Opening this weekend:
Gravity—Sandra Bullock is a scientist from the Space Shuttle. She’s spacewalking, installing some sort of new gizmo, when a collision with some debris sends both her and hotshot astronaut George Clooney spinning untethered through the cosmos. It’s basically the same setup as Ray Bradbury’s 1949 short story “Kaleidoscope,” except the men flying away from each other in that tale knew they were lost, and their conversation was a poignant poetic elegy to life.
Gravity, however, is a no-let-up survival thriller. Clooney and Bullock struggle to get back to the wrecked Shuttle, and from there to the International Space Station. At some point they get separated, and Bullock must make a third extravehicular sojourn, this time to a Chinese space station with working escape pods.
Clooney has fun fitting his own persona into the archetypical squared-jawed, calm in the face disaster astronaut, cracking dumb jokes and flirting with the terrified Bullock, partly to keep her spirits up, and partly just because he’s a flirt. But it’s really Bullock’s movie, and she’s uncommonly touching as this melancholic woman with a dreadful tragedy in her past who still keeps fighting to survive.
The director is the excellent Alfonso Cuaron, of Y Tu Mama Tambien and Harry Potter and the…well, I can’t keep those titles straight, but the best and spookiest of the Harry Potter movies. He keeps the tension pulse-poundingly high in Gravity, and the otherworldly atmosphere beautiful yet hostile—the dramatic irony of sailing through the boundlessness of space and at the same time being oppressively trapped is not lost on him.
Gravity is so exciting, so close to a home run, that it seems ungrateful to nitpick, but there’s no way around it—the picture gets away from Cuaron in the end. The movie begins with a frightening sense of plausibility and realism, but as the story progresses its action also grows steadily more comic-book corny and improbable. It’s still entertaining, but it moves more into the realm of Hollywood hokum. Then, in the final minutes, as Cuaron piles more and more peril and obstacles onto poor Bullock’s plate, her plight begins to seem a little funny.
Another small grumble: The concussions which tear the spacecrafts apart happen, appropriately, with no sound at all, and the effect is weird and chaotic and chilling. But the filmmakers can’t resist piling on Steven Price’s brooding, ominous music, to cue us that something terribly dangerous is happening—and also, maybe, to reassure us that the sound system in the theater hasn’t malfunctioned. I can’t help but wonder if complete cosmic silence might have made these scenes even more disorienting and scary.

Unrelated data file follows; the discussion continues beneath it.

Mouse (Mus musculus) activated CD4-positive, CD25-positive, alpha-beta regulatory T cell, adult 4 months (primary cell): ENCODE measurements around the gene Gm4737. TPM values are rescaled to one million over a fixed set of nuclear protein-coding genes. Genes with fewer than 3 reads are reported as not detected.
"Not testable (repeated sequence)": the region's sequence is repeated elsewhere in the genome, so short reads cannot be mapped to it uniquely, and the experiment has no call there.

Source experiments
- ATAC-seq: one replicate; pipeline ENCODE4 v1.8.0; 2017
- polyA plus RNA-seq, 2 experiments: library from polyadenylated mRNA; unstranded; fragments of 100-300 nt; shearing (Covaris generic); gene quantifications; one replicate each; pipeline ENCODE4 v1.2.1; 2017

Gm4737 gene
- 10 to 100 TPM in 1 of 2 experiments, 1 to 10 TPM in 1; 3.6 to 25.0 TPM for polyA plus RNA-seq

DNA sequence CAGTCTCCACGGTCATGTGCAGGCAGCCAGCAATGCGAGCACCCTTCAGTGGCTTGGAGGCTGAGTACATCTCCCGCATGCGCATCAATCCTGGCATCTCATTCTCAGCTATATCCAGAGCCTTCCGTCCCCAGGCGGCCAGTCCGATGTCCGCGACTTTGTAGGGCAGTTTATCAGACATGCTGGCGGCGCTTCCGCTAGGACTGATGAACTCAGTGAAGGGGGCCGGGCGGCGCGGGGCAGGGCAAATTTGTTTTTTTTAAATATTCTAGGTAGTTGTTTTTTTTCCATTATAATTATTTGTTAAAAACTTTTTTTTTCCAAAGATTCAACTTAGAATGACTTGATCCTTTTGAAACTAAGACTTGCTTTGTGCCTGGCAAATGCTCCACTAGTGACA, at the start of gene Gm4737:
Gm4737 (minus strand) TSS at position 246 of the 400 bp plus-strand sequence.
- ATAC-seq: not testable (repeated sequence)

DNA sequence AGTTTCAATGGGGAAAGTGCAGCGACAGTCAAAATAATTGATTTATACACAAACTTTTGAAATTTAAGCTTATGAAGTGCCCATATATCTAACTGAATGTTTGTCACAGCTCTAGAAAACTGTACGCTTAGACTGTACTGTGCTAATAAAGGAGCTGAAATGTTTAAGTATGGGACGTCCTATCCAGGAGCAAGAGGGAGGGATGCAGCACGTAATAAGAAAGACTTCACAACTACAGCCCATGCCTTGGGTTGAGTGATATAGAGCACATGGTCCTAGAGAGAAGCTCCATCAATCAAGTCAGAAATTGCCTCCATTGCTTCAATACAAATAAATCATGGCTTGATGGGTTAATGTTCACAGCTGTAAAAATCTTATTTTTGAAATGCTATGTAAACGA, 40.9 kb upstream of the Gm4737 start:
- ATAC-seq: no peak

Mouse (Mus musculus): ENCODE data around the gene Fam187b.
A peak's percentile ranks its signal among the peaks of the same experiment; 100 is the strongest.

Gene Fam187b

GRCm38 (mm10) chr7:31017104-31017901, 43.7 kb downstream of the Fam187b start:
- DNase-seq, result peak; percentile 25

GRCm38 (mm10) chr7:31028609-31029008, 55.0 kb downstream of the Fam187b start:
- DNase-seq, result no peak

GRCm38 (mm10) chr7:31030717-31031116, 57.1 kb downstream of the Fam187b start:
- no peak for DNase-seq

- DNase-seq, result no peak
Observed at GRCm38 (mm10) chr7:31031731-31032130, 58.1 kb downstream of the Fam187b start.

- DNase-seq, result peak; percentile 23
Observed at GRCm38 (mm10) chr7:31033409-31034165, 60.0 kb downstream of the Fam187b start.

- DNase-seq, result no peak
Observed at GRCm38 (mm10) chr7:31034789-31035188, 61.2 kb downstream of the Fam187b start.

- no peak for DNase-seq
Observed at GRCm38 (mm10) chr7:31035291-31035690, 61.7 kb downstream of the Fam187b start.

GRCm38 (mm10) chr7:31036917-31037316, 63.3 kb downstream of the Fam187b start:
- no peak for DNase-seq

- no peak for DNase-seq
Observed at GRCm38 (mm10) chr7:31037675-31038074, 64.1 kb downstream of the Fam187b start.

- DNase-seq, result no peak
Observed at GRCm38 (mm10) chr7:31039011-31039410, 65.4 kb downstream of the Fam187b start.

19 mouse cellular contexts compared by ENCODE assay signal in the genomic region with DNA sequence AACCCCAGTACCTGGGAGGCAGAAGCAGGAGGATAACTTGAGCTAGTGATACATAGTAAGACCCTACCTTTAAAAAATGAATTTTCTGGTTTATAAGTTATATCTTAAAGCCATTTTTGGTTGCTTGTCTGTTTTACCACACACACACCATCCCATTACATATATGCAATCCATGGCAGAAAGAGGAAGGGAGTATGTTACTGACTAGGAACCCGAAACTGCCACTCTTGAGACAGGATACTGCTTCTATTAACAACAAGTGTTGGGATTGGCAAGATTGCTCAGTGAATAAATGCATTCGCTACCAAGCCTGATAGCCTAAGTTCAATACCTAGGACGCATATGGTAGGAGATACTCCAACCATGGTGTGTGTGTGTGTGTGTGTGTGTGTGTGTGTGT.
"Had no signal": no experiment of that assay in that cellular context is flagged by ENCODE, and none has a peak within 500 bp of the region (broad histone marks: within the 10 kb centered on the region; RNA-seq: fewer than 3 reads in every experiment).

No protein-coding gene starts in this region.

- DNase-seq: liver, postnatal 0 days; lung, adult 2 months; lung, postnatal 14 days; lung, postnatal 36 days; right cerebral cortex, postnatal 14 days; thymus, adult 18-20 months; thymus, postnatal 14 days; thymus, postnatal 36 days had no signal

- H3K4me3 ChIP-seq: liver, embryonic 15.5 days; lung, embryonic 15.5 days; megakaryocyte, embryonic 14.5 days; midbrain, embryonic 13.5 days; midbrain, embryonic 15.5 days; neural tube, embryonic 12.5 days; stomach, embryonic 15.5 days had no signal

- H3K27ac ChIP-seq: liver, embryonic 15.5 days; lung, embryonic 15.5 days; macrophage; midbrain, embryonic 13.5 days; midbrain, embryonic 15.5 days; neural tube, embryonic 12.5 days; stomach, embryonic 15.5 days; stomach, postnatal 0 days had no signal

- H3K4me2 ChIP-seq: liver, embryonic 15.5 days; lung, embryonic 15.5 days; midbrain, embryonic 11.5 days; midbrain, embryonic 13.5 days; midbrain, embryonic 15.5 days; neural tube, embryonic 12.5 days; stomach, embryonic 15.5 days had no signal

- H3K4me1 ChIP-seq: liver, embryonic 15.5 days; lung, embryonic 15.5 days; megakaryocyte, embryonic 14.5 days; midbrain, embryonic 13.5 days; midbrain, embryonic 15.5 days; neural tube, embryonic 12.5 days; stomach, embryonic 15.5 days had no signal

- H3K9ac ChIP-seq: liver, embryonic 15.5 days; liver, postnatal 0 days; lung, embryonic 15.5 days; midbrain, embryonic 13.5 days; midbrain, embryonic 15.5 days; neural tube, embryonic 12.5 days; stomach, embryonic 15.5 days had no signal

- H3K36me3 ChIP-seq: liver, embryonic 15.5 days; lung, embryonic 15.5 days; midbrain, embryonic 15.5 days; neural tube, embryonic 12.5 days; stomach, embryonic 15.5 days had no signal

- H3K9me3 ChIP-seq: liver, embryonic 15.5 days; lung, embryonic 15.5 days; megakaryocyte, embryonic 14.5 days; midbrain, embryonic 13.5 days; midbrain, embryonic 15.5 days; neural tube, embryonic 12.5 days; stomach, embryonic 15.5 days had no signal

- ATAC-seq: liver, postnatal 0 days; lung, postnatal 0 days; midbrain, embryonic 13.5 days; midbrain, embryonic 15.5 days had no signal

Parkland—The title refers to Parkland Memorial Hospital in Dallas, to which John F. Kennedy was taken after his motorcade passed Dealey Plaza in November 1963. He was already a goner by the time he got to the emergency room, and that’s the oddity of this film, directed by Peter Landesman—it’s all aftermath.
The main characters in Parkland are the likes of ER resident Jim Carrico (Zac Efron), or Abraham Zapruder (Paul Giamatti), who was shooting home movies when the motorcade passed, or FBI man James Hosty (Ron Livingston), who had gotten a threatening note from Lee Harvey Oswald weeks before the shooting, or Forrest Sorrels (Billy Bob Thornton) of the Dallas branch of the Secret Service—ordinary people remembered for their proximity to an iconic historical shocker. We also get a look at the Oswald family—maybe the two best of the film’s many strong performances are those of James Badge Dale as Lee Harvey’s brother Robert, and Jacki Weaver as their nutty mother.
While Landesman’s script is adapted from a book by Vincent Bugliosi that reportedly espouses the Oswald-acted-alone viewpoint, the movie takes no obvious position pro or con on the matter of a conspiracy. It sticks to what is more or less undisputed in the record.
This could legitimately lead to the question of what, exactly, is the value of one more retelling of this extremely familiar story. I‘d guess that the answer, aside from capturing uniformly fine ensemble acting, is to suggest that national hysteria, perhaps mixed with the celebrity worship of Jackie Kennedy, may have been more than sufficient to account for the irregularities in the case that, in retrospect, seem so suspicious.
The characters scramble around recklessly, and while the movie seems to suggest that they’re honestly doing their best, they’re too stunned to get it right. A coroner seems ghoulish when he demands that the President’s body be left behind for an autopsy, and the Secret Service agents seem goodhearted when, "for Jackie," they ignore his demand, but the result is that no autopsy was performed in the highest-profile murder case in U.S. history.
Whatever your view of that strange and indelible historical episode, nothing in Parkland is likely to change it. But I found the film absorbing from start to finish.